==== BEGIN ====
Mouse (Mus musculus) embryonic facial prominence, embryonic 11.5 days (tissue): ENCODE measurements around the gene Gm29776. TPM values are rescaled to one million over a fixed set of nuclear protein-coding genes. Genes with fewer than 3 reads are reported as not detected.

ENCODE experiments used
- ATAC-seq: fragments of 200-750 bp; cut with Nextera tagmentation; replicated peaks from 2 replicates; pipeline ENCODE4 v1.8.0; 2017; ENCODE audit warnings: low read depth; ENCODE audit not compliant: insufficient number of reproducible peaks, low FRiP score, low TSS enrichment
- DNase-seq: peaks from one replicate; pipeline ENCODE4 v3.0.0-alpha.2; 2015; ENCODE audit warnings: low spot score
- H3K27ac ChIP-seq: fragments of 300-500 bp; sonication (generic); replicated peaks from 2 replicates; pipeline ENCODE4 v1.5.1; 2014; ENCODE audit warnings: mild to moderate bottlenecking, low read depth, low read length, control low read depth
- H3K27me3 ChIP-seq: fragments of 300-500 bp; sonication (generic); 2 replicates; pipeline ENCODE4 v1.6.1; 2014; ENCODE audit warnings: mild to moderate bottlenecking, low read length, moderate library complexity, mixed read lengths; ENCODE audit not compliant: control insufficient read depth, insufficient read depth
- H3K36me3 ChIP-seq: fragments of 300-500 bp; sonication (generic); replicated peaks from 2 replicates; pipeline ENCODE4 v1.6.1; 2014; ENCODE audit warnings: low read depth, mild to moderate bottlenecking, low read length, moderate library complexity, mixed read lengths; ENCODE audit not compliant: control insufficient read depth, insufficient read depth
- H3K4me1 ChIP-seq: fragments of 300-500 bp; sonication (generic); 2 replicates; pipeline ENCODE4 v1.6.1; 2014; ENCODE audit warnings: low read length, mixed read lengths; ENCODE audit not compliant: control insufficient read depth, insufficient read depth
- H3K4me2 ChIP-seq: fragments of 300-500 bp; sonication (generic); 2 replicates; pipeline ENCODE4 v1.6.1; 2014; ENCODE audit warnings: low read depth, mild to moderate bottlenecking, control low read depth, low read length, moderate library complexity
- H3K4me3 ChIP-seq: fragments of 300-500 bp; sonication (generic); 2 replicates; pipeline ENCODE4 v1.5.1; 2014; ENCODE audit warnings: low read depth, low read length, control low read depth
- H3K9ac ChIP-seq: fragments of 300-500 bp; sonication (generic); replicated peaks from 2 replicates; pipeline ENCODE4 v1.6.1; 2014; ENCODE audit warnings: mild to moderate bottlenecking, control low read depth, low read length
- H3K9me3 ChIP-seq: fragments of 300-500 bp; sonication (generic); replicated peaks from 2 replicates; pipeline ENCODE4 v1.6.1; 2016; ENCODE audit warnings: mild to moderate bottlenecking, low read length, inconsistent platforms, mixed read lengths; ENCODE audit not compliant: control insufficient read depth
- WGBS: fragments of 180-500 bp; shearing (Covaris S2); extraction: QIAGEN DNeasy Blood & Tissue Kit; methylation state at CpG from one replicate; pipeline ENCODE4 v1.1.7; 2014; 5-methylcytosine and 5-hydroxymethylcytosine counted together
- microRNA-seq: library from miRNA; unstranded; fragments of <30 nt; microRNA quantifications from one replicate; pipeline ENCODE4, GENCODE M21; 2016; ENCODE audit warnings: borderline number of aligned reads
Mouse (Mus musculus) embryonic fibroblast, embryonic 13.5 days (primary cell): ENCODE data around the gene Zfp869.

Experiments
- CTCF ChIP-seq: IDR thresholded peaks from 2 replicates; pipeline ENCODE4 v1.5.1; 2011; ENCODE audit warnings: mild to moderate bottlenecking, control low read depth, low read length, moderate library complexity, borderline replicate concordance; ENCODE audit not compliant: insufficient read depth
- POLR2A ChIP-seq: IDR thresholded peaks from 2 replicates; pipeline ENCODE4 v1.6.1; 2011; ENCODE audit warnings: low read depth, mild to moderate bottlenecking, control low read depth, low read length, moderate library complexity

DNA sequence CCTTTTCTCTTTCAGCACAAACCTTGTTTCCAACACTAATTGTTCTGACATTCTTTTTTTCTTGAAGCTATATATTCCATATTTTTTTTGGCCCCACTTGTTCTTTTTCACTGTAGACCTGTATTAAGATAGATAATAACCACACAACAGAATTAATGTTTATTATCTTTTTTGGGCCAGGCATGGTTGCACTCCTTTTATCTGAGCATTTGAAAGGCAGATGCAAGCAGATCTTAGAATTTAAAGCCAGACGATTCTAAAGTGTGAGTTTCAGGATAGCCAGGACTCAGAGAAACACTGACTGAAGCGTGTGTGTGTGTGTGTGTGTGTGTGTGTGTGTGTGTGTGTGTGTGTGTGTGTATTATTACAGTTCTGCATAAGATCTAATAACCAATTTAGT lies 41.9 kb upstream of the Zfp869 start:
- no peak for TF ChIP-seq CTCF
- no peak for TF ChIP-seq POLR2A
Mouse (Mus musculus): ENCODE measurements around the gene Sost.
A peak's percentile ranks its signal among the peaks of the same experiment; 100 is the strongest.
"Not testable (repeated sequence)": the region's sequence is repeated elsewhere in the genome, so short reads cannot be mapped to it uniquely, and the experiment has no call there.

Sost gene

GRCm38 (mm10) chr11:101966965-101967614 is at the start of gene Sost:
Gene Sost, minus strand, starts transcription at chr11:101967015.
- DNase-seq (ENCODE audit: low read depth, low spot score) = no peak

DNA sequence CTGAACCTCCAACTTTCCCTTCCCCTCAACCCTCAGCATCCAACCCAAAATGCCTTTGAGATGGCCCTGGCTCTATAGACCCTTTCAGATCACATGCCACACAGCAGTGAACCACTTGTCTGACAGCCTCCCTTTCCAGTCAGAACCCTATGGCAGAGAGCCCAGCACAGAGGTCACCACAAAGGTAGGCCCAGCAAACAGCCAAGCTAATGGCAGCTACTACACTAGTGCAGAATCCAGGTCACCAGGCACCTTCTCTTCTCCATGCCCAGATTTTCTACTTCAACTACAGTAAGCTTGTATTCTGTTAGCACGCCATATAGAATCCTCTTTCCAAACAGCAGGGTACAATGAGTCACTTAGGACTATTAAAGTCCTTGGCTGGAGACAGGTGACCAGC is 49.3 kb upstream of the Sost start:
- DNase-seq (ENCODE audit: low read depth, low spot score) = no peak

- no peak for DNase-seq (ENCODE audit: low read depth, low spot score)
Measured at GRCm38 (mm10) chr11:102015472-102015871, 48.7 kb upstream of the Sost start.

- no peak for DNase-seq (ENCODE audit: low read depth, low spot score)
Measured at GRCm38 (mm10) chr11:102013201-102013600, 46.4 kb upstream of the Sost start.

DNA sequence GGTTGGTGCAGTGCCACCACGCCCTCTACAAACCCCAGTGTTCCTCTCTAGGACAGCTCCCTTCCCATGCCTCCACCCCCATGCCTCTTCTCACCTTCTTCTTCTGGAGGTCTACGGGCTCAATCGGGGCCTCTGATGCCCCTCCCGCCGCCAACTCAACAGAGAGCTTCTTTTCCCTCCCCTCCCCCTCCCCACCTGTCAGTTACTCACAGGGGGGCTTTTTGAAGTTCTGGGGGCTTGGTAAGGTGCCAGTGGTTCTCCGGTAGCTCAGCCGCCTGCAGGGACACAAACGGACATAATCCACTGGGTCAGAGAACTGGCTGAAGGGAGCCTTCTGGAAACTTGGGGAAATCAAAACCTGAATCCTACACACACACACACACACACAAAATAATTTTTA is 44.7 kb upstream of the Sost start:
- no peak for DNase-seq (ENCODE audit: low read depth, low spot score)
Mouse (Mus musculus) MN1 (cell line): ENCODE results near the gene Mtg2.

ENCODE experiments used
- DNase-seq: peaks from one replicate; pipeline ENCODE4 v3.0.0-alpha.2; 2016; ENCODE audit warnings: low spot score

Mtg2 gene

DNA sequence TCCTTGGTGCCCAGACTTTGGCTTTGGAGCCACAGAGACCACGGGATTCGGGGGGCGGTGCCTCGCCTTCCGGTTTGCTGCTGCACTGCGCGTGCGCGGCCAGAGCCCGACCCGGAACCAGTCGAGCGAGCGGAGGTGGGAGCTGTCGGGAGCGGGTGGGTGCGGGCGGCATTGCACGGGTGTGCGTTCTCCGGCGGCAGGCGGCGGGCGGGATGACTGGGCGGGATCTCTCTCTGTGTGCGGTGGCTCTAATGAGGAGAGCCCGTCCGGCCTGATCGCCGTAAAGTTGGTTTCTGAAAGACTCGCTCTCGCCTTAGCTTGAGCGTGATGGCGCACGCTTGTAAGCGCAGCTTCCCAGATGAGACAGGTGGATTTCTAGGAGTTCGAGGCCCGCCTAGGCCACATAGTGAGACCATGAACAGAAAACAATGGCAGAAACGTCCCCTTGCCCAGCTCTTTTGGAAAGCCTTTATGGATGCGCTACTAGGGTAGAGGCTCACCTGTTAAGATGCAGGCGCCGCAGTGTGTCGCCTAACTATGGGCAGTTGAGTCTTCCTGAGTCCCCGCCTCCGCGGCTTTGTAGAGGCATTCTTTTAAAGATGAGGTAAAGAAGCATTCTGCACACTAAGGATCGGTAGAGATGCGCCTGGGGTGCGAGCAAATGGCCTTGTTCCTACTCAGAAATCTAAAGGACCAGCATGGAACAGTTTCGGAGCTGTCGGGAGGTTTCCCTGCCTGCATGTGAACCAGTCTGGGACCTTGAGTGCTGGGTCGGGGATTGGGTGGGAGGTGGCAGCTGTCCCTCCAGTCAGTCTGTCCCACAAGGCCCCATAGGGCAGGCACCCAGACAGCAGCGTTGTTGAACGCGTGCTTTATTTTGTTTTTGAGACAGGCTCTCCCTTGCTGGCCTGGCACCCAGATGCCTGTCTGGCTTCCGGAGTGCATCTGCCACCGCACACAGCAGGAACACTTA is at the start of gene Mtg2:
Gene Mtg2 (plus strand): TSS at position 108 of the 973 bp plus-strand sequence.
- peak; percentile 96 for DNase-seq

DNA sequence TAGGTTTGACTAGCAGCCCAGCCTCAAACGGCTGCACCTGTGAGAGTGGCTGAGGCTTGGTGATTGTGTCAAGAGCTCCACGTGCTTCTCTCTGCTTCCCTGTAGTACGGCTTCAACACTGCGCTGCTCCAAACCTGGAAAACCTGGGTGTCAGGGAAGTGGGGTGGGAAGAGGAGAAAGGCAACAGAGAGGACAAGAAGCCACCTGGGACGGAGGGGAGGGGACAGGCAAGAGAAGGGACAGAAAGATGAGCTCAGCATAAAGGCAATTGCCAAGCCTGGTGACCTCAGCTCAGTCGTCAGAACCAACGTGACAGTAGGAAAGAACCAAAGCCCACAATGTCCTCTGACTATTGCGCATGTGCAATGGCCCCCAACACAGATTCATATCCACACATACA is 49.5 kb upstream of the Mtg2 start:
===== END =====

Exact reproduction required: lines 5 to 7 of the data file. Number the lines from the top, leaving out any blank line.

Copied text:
- H3K27ac ChIP-seq: fragments of 300-500 bp; sonication (generic); replicated peaks from 2 replicates; pipeline ENCODE4 v1.5.1; 2014; ENCODE audit warnings: mild to moderate bottlenecking, low read depth, low read length, control low read depth
- H3K27me3 ChIP-seq: fragments of 300-500 bp; sonication (generic); 2 replicates; pipeline ENCODE4 v1.6.1; 2014; ENCODE audit warnings: mild to moderate bottlenecking, low read length, moderate library complexity, mixed read lengths; ENCODE audit not compliant: control insufficient read depth, insufficient read depth
- H3K36me3 ChIP-seq: fragments of 300-500 bp; sonication (generic); replicated peaks from 2 replicates; pipeline ENCODE4 v1.6.1; 2014; ENCODE audit warnings: low read depth, mild to moderate bottlenecking, low read length, moderate library complexity, mixed read lengths; ENCODE audit not compliant: control insufficient read depth, insufficient read depth